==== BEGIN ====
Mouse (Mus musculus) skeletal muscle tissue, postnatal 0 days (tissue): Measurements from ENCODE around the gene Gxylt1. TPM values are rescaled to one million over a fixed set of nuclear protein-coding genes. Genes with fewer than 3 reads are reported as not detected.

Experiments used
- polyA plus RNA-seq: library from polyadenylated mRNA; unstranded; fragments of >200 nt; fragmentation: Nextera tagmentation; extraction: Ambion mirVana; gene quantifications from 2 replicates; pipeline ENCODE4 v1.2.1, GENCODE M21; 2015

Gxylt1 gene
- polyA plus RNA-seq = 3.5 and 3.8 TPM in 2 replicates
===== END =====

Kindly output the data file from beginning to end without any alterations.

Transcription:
Mouse (Mus musculus) skeletal muscle tissue, postnatal 0 days (tissue): Measurements from ENCODE around the gene Gxylt1. TPM values are rescaled to one million over a fixed set of nuclear protein-coding genes. Genes with fewer than 3 reads are reported as not detected.

Experiments used
- polyA plus RNA-seq: library from polyadenylated mRNA; unstranded; fragments of >200 nt; fragmentation: Nextera tagmentation; extraction: Ambion mirVana; gene quantifications from 2 replicates; pipeline ENCODE4 v1.2.1, GENCODE M21; 2015

Gxylt1 gene
- polyA plus RNA-seq = 3.5 and 3.8 TPM in 2 replicates